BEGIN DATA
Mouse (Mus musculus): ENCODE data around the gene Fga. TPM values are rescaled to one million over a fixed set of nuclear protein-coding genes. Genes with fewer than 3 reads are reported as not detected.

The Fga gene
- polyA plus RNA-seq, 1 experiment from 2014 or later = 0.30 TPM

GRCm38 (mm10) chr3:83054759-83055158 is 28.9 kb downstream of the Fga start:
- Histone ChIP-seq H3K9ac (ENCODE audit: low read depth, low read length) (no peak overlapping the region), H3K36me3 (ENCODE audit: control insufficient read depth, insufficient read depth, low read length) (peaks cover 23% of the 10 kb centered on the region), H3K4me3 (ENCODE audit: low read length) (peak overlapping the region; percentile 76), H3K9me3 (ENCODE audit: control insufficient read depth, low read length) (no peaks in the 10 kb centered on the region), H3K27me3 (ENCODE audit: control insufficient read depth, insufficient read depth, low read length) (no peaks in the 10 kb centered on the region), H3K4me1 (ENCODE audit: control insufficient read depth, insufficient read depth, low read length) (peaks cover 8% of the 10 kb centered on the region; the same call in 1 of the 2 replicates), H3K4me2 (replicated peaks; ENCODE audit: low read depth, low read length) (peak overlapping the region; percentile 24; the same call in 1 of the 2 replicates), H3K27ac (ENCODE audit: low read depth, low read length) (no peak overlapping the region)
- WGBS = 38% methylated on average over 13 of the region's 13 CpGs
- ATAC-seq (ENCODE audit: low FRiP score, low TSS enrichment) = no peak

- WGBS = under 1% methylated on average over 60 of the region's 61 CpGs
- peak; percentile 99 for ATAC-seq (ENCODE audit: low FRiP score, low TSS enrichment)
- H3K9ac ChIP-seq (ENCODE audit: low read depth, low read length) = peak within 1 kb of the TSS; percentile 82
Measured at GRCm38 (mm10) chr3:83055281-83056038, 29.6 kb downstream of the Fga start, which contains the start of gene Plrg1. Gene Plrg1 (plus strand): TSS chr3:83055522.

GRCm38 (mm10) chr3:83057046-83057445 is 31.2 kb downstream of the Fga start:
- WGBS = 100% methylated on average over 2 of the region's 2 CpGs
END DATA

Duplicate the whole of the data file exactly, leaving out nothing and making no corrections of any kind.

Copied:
Mouse (Mus musculus): ENCODE data around the gene Fga. TPM values are rescaled to one million over a fixed set of nuclear protein-coding genes. Genes with fewer than 3 reads are reported as not detected.

The Fga gene
- polyA plus RNA-seq, 1 experiment from 2014 or later = 0.30 TPM

GRCm38 (mm10) chr3:83054759-83055158 is 28.9 kb downstream of the Fga start:
- Histone ChIP-seq H3K9ac (ENCODE audit: low read depth, low read length) (no peak overlapping the region), H3K36me3 (ENCODE audit: control insufficient read depth, insufficient read depth, low read length) (peaks cover 23% of the 10 kb centered on the region), H3K4me3 (ENCODE audit: low read length) (peak overlapping the region; percentile 76), H3K9me3 (ENCODE audit: control insufficient read depth, low read length) (no peaks in the 10 kb centered on the region), H3K27me3 (ENCODE audit: control insufficient read depth, insufficient read depth, low read length) (no peaks in the 10 kb centered on the region), H3K4me1 (ENCODE audit: control insufficient read depth, insufficient read depth, low read length) (peaks cover 8% of the 10 kb centered on the region; the same call in 1 of the 2 replicates), H3K4me2 (replicated peaks; ENCODE audit: low read depth, low read length) (peak overlapping the region; percentile 24; the same call in 1 of the 2 replicates), H3K27ac (ENCODE audit: low read depth, low read length) (no peak overlapping the region)
- WGBS = 38% methylated on average over 13 of the region's 13 CpGs
- ATAC-seq (ENCODE audit: low FRiP score, low TSS enrichment) = no peak

- WGBS = under 1% methylated on average over 60 of the region's 61 CpGs
- peak; percentile 99 for ATAC-seq (ENCODE audit: low FRiP score, low TSS enrichment)
- H3K9ac ChIP-seq (ENCODE audit: low read depth, low read length) = peak within 1 kb of the TSS; percentile 82
Measured at GRCm38 (mm10) chr3:83055281-83056038, 29.6 kb downstream of the Fga start, which contains the start of gene Plrg1. Gene Plrg1 (plus strand): TSS chr3:83055522.

GRCm38 (mm10) chr3:83057046-83057445 is 31.2 kb downstream of the Fga start:
- WGBS = 100% methylated on average over 2 of the region's 2 CpGs